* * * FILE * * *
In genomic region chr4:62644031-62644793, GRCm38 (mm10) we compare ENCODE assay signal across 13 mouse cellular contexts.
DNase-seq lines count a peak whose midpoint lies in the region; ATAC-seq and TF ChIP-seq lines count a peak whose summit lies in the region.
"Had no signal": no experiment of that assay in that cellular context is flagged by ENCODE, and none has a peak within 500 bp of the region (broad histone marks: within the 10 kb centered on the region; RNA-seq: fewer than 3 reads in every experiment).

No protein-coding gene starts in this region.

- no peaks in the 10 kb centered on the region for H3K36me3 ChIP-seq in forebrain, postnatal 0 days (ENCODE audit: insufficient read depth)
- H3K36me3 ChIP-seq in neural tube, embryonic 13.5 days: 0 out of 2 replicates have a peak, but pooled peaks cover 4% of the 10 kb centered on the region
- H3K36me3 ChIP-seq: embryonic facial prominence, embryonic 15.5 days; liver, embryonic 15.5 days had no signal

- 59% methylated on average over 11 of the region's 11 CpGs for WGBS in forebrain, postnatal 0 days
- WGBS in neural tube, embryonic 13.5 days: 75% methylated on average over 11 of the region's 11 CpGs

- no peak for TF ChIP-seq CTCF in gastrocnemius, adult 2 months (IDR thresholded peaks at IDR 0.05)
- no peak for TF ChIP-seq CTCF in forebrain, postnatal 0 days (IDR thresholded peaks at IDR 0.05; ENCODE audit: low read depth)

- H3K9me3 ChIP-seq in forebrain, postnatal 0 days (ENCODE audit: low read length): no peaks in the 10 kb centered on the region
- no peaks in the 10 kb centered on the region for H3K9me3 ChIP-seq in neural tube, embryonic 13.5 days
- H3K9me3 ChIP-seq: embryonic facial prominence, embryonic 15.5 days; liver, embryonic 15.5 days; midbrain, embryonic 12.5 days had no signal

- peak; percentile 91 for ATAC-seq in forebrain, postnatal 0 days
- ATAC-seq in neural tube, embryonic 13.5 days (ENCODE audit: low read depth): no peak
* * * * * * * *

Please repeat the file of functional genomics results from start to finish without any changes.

In genomic region chr4:62644031-62644793, GRCm38 (mm10) we compare ENCODE assay signal across 13 mouse cellular contexts.
DNase-seq lines count a peak whose midpoint lies in the region; ATAC-seq and TF ChIP-seq lines count a peak whose summit lies in the region.
"Had no signal": no experiment of that assay in that cellular context is flagged by ENCODE, and none has a peak within 500 bp of the region (broad histone marks: within the 10 kb centered on the region; RNA-seq: fewer than 3 reads in every experiment).

No protein-coding gene starts in this region.

- no peaks in the 10 kb centered on the region for H3K36me3 ChIP-seq in forebrain, postnatal 0 days (ENCODE audit: insufficient read depth)
- H3K36me3 ChIP-seq in neural tube, embryonic 13.5 days: 0 out of 2 replicates have a peak, but pooled peaks cover 4% of the 10 kb centered on the region
- H3K36me3 ChIP-seq: embryonic facial prominence, embryonic 15.5 days; liver, embryonic 15.5 days had no signal

- 59% methylated on average over 11 of the region's 11 CpGs for WGBS in forebrain, postnatal 0 days
- WGBS in neural tube, embryonic 13.5 days: 75% methylated on average over 11 of the region's 11 CpGs

- no peak for TF ChIP-seq CTCF in gastrocnemius, adult 2 months (IDR thresholded peaks at IDR 0.05)
- no peak for TF ChIP-seq CTCF in forebrain, postnatal 0 days (IDR thresholded peaks at IDR 0.05; ENCODE audit: low read depth)

- H3K9me3 ChIP-seq in forebrain, postnatal 0 days (ENCODE audit: low read length): no peaks in the 10 kb centered on the region
- no peaks in the 10 kb centered on the region for H3K9me3 ChIP-seq in neural tube, embryonic 13.5 days
- H3K9me3 ChIP-seq: embryonic facial prominence, embryonic 15.5 days; liver, embryonic 15.5 days; midbrain, embryonic 12.5 days had no signal

- peak; percentile 91 for ATAC-seq in forebrain, postnatal 0 days
- ATAC-seq in neural tube, embryonic 13.5 days (ENCODE audit: low read depth): no peak